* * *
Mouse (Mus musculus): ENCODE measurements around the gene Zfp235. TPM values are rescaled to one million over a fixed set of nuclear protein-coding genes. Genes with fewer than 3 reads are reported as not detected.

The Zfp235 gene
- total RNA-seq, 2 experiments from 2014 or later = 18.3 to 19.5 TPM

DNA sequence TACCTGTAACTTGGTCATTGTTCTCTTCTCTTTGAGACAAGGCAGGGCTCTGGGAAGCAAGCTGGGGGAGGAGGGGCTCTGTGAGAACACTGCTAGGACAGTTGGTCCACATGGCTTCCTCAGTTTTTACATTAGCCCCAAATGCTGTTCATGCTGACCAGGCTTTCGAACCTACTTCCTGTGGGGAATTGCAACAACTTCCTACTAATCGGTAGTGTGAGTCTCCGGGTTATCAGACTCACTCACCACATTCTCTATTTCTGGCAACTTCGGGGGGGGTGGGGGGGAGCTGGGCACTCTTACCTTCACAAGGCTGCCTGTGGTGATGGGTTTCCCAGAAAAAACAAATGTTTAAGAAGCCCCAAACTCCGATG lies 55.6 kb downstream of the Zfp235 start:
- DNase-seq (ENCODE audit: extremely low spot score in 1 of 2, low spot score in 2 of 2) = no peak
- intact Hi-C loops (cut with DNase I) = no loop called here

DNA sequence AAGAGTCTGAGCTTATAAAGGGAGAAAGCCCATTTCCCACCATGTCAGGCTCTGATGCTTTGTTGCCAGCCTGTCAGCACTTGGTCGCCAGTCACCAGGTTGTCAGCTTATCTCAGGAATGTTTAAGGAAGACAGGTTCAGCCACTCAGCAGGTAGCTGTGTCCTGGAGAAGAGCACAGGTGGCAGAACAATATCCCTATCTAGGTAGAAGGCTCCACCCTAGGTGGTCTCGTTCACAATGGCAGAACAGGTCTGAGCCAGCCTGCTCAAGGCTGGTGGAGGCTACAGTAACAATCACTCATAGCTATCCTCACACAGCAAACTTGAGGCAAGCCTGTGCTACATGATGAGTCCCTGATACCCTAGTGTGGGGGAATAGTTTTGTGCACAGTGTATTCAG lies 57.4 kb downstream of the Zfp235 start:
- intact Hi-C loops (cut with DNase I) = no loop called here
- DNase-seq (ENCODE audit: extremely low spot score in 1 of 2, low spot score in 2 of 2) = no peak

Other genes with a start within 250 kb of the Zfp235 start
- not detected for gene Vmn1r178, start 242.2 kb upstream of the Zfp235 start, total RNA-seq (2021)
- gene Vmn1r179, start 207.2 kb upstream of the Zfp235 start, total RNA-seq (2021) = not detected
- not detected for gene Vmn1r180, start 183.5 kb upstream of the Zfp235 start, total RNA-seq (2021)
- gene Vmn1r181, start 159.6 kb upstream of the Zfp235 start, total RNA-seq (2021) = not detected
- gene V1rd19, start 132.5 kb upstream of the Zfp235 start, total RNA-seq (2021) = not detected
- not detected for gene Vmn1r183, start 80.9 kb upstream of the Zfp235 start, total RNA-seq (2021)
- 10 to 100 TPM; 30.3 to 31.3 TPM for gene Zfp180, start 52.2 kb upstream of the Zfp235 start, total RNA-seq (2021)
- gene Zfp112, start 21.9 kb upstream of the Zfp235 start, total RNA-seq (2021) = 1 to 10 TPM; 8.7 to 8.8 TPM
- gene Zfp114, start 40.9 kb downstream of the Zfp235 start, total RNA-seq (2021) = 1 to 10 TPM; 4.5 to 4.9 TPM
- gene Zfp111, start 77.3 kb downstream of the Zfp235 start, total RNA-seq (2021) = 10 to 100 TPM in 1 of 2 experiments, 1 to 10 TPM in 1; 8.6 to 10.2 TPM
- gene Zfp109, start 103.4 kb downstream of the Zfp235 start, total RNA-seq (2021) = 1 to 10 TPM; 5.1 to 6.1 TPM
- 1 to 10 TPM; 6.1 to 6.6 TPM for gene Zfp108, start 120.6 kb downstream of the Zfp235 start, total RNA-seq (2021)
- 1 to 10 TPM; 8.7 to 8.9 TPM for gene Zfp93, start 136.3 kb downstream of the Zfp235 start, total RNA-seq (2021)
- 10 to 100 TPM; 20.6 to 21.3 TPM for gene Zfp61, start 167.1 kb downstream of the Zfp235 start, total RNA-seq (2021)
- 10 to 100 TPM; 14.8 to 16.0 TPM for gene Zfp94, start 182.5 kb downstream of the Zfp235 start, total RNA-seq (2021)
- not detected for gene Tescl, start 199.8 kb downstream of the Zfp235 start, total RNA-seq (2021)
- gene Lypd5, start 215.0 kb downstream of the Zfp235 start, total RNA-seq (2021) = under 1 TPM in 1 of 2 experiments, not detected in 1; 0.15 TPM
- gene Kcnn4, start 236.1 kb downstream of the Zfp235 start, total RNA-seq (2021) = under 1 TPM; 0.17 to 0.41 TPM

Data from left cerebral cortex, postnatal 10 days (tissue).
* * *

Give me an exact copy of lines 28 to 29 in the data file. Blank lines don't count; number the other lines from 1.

- gene Kcnn4, start 236.1 kb downstream of the Zfp235 start, total RNA-seq (2021) = under 1 TPM; 0.17 to 0.41 TPM

Data from left cerebral cortex, postnatal 10 days (tissue).